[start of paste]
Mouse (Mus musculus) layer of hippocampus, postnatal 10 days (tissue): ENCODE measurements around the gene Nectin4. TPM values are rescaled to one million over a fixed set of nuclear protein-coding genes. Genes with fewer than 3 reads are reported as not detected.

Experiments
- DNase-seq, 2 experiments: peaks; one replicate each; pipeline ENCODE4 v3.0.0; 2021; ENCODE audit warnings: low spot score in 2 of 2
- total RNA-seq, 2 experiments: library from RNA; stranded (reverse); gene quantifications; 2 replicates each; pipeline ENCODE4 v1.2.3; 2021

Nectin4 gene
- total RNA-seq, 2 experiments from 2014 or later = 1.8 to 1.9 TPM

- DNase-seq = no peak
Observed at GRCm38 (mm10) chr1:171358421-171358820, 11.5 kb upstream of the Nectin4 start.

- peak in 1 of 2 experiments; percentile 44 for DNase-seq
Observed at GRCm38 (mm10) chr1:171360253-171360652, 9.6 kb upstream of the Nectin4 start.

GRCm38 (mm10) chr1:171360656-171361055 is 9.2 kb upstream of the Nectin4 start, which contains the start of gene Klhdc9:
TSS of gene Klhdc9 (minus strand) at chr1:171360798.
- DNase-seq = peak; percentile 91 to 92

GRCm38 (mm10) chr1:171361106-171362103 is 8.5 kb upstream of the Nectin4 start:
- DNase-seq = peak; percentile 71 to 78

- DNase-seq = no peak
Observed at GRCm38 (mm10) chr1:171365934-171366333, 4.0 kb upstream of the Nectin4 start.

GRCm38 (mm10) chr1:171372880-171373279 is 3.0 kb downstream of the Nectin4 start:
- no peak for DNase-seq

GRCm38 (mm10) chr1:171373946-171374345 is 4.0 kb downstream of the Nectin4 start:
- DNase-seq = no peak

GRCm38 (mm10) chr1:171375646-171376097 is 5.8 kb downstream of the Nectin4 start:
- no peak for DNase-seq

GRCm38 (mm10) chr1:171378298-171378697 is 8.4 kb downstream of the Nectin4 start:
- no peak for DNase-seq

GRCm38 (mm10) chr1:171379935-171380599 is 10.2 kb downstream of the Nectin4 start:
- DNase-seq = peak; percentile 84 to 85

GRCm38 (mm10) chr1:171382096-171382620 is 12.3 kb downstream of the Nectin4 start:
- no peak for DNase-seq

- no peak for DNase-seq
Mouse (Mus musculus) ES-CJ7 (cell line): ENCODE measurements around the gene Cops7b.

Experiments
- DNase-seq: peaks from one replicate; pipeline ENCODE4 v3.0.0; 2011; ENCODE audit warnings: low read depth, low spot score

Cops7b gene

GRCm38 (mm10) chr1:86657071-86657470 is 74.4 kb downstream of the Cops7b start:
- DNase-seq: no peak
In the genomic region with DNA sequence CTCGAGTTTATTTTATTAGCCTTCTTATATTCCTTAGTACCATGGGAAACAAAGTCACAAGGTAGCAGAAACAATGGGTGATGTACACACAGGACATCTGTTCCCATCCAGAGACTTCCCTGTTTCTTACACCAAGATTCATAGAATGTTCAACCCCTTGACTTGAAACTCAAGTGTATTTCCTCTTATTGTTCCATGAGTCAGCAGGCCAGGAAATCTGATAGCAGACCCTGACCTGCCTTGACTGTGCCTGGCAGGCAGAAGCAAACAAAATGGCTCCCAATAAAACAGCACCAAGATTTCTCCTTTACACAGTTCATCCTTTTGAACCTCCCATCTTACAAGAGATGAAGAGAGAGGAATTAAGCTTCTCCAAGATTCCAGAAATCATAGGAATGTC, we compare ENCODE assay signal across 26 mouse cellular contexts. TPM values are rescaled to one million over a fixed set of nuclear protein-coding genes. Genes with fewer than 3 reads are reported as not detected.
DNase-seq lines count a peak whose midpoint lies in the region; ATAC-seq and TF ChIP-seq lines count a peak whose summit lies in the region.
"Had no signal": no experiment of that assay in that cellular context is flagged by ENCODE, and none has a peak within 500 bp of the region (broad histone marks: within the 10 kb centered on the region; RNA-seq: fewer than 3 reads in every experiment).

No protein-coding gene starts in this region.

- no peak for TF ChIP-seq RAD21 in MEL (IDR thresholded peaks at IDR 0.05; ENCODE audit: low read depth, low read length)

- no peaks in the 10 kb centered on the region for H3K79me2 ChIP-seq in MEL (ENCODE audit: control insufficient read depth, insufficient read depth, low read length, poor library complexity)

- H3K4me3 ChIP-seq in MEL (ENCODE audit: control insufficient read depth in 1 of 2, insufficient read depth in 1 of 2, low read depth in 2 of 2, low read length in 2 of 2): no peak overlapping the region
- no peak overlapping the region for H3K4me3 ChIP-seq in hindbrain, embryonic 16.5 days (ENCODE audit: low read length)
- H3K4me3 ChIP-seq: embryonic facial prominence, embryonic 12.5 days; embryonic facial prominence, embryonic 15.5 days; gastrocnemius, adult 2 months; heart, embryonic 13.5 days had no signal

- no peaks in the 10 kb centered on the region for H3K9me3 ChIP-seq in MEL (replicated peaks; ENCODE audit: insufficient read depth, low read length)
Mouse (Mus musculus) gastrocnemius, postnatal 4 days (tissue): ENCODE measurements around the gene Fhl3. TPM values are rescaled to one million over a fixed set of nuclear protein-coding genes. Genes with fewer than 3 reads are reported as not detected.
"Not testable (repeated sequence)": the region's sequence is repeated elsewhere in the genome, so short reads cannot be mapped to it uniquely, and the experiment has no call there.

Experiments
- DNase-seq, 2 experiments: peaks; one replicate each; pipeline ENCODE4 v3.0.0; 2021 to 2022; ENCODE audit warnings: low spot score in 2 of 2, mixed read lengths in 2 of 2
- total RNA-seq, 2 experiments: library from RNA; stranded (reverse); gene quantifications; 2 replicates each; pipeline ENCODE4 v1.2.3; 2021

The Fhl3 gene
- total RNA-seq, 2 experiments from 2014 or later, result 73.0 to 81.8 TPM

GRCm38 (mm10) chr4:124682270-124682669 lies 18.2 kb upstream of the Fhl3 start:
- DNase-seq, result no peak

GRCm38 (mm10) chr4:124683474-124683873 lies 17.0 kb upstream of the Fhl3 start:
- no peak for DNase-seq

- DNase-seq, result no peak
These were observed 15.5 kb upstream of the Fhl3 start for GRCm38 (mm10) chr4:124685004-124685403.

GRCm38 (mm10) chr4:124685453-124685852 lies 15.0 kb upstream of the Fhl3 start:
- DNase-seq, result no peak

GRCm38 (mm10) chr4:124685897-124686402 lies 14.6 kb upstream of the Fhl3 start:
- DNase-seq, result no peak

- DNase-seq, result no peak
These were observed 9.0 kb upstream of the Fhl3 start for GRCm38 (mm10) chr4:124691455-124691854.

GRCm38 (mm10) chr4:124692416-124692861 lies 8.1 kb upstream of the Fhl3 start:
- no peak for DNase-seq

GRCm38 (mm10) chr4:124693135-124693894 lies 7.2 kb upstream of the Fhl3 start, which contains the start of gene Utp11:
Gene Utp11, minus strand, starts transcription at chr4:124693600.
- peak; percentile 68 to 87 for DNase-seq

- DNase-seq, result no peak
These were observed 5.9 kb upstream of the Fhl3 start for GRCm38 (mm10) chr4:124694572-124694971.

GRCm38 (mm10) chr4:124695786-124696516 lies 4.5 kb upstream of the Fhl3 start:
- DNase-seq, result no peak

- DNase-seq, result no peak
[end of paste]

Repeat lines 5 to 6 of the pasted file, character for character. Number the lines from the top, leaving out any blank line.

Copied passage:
Nectin4 gene
- total RNA-seq, 2 experiments from 2014 or later = 1.8 to 1.9 TPM